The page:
Blimey… who saw that one coming?
Days like today are a rarity. Days like this one specifically haven’t been seen 30 August 1989, back when Gary Pallister, on debut, made himself an early target for the Old Trafford boo boys and the other Sir Alex was trying the patience of the Stretford End. Back when Thatcher was prime minister, beer was £1 a pint and Boris Gardiner (no, me neither) was number one with I Want To Wake Up With You.
Therefore make a note: ’19 December 2015 – Norwich City WIN at Old Trafford’. And breathe it in. Soak up every last, lingering memory of a special afternoon.
Surprisingly, to me at least, there were a few tweets doing the rounds this morning from folk who ‘had a good feeling’ about today, including one Darren Eadie.
Confession time: I scoffed.
For me it had all the makings of another ‘along came Norwich’ afternoon. United and LVG were desperate for a win, Wayne Rooney was back from injury and looking to mark his 500th game for the club with a goal, and each of our last three visits to Old Trafford had ended in 4-0 defeats.
Predictably, and understandably, every single pundit predicted a home win. None expected City to score a goal.
But my cynicism was unfounded. Alex and Frankie had other ideas. And a plan.
As it transpired, the plan was not dissimilar to those deployed at the Etihad and the Bridge but this time round the players finally cottoned on to the need to carry a genuine threat on the break. But still it hinged on solidity across the back four and midfield, with no big swathes of grass being left unoccupied, especially when they contained a Martial, a Mata, a Depay or a Rooney.
It required an approach that was obstinate, stubborn, well-organised and brave. And they delivered.
City were able to tap into the nervousness of the Theatre of Dreams and as the minutes ticked by without an opening goal so the disquiet gathered momentum. The Y’Army too made hay, with loud reminders to the United owners of a Portuguese manager who is currently unemployed. This merely added to the discord.
And then the twist.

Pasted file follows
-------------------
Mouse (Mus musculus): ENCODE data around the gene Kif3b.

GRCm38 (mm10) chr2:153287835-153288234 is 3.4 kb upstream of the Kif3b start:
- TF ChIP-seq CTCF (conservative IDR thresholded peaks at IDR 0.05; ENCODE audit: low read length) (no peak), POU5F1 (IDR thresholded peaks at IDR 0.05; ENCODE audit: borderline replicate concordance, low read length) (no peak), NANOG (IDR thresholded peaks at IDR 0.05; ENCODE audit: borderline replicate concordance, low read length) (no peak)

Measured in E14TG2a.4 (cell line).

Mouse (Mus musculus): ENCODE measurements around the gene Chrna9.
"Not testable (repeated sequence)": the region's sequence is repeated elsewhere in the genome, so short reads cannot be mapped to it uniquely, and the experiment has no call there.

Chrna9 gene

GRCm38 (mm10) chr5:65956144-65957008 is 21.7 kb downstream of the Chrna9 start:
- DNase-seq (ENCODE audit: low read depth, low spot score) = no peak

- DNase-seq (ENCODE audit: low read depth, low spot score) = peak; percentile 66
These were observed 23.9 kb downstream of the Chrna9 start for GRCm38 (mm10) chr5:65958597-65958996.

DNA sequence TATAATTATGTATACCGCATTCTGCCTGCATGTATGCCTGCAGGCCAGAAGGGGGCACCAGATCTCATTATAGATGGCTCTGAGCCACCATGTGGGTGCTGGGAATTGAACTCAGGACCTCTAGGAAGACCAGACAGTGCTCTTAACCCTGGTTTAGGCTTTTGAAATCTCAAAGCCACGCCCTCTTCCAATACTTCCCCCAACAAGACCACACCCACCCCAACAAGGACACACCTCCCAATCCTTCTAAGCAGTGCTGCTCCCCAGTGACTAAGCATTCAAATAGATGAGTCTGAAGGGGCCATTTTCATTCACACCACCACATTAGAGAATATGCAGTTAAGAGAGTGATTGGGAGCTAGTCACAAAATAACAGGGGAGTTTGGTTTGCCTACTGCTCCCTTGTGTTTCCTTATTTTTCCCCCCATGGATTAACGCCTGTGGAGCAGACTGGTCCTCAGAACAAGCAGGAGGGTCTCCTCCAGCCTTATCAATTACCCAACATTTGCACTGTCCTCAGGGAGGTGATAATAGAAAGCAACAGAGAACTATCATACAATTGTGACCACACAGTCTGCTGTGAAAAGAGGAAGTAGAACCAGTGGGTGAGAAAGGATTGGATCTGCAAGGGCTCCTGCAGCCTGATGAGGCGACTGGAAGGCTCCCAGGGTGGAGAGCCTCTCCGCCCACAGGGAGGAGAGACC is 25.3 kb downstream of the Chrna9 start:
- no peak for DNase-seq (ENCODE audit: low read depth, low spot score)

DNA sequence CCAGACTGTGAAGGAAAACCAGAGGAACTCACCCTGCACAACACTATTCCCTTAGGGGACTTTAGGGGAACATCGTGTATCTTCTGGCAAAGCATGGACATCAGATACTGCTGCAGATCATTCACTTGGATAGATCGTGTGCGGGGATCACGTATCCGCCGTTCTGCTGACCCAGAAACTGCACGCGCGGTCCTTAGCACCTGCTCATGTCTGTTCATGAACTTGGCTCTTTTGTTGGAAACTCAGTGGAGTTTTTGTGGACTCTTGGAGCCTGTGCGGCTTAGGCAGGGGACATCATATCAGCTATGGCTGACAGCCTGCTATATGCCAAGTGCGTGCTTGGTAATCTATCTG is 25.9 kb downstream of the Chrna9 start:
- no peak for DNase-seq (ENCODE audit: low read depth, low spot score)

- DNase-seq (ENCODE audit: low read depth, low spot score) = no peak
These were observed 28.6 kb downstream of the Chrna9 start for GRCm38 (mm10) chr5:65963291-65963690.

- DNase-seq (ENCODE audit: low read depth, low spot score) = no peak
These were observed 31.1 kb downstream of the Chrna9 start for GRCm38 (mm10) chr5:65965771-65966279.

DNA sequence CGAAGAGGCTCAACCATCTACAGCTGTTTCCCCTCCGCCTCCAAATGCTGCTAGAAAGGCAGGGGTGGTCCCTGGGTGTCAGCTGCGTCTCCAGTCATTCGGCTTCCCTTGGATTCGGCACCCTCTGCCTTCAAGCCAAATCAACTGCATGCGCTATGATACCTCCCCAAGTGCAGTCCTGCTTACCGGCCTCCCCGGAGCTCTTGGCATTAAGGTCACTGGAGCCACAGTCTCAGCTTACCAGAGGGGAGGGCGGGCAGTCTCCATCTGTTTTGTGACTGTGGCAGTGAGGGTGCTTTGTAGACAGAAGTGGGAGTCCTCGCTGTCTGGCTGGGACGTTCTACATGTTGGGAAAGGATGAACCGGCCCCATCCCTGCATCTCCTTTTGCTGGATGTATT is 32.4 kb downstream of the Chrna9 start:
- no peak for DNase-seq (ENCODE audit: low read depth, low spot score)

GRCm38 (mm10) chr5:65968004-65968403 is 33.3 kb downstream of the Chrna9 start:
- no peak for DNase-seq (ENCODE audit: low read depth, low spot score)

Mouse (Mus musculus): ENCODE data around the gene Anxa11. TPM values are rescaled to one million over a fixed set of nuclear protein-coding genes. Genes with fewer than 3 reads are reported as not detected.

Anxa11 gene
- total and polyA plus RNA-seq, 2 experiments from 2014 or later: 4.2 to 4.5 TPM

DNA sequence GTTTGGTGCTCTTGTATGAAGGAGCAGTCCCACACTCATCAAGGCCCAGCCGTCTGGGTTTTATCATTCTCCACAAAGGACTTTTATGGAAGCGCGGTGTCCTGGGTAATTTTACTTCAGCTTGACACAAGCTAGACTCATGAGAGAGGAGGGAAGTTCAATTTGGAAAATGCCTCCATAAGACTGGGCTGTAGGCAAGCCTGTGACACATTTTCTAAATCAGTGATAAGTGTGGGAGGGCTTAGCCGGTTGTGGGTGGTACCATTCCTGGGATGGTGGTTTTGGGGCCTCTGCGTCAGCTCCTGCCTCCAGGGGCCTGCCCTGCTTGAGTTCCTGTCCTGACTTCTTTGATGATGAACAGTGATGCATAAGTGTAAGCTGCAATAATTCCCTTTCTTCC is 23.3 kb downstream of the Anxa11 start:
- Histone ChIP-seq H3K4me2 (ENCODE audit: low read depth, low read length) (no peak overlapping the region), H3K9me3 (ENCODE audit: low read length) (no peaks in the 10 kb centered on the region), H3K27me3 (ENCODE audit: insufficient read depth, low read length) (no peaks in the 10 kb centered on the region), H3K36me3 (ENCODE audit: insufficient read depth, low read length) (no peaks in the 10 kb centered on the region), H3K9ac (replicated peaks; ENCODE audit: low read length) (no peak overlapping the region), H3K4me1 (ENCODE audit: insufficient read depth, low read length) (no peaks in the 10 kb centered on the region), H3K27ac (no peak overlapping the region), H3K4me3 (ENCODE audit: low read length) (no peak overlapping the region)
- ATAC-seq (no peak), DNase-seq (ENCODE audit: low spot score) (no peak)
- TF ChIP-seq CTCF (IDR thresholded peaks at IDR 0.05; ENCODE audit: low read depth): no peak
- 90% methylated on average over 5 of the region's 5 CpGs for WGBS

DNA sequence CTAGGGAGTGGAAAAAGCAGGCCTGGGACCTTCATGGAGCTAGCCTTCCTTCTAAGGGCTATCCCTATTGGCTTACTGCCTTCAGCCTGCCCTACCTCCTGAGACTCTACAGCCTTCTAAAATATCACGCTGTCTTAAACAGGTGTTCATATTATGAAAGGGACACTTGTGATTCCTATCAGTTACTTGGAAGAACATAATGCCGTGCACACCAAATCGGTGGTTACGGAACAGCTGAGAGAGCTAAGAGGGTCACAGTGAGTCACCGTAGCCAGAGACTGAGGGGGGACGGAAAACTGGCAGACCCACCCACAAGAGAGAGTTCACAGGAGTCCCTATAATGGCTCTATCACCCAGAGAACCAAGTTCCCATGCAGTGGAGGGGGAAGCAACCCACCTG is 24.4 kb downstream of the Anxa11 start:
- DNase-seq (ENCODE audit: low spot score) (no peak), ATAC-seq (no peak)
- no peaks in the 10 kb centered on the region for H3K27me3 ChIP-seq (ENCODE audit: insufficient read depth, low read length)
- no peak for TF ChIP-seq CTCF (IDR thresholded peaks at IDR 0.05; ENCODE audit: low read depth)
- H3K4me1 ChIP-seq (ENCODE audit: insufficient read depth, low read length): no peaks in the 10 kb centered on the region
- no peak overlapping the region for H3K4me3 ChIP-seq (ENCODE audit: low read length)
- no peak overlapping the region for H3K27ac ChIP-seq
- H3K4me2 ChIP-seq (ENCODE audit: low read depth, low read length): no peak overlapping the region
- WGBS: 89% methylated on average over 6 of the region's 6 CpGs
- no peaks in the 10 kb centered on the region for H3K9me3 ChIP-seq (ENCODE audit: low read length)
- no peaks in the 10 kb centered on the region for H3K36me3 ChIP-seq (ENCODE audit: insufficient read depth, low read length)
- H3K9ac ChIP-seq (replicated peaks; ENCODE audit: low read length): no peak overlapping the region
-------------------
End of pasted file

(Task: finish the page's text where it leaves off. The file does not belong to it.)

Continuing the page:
City broke with purpose. Nathan Redmond toe-poked one into the path of Cameron Jerome. The rest is history.
With their noses ahead the faith of the City faithful was reignited. Alex never stopped believing but for some the belief had wavered.
Following our draw with Everton we observed, quite painfully, a Bournemouth win over LVG’s men. Watford too were pulling up trees. But we hadn’t joined the party. Amidst a topsy-turvy season with odd results the norm, City had done nothing of the unexpected. Our trajectory was southward and there was little sign of it being arrested.
But with one swoosh of Big Cam’s right foot the mindset changed. On the pitch, in the dugout and in that corner of Old Trafford that was, for a few hours, Norwich.
For the tourists, the Theatre of Dreams became the Theatre of Nightmares. LVG fidgeted in his seat. Giggsy offered only a thousand-yard stare.
The second-half was more of the same with United, not unsurprisingly, having the bulk of possession, but without ever seriously threatening Declan Rudd. Only when Chris Smalling nodded wide of Rudd’s left-hand post in injury time did they see the whites of his eyes.
Before then, City’s ‘number 13′ saved brilliantly from Juan Mata’s free-kick; in doing so prolonging – even solidifying – his tenure as the Canaries’ first-choice keeper.
But it was Alex Tettey’s 54th minute strike that proved the afternoon’s pivotal moment. Again Jerome was involved, this time seizing on to the Norwegian’s interception on half-way, and playing a perfectly weighted return pass.
Tettey’s finish was a tad ungainly but still fizzed past a bemused De Gea and United were faced with the ignominy of an uphill task against ‘little Norwich’. The embarrassment.
And from thereon in it was a case of keeping it tight, keeping the individual errors down to zero and not permit United and the Old Trafford crowd anything to seize upon.
Alas the pressure finally told and with Martin Olsson, for once, allowing a cross to loop in from the United right, Ryan Bennett and Robbie Brady permitted Martial room to squirm clear and fire home from close range.
The Alamo continued and, for a few fleeting moments, the Old Trafford crowd stirred from its slumber but this was City’s day. The day they finally arrived at the party .
Grumbles and sighs turned to boos upon the final blast of Michael Oliver’s whistle and for 73,000 the mood was ugly. The aforementioned corner that was for a few hours Norwich celebrated like it was 1989. And it was brilliant.
Of course, there are greater challenges ahead and, to put it into context, today was only City’s fourth win of the season – and this iteration is not the United of Sir Alex of Ferguson – but it was a result that has re-instilled the desire, even if some surgery is still needed in the January window. And has rekindled belief that the 2016/17 season can spent at the top table.
Let’s enjoy the moment. Today was a bloody good one.
“On the Ball City…”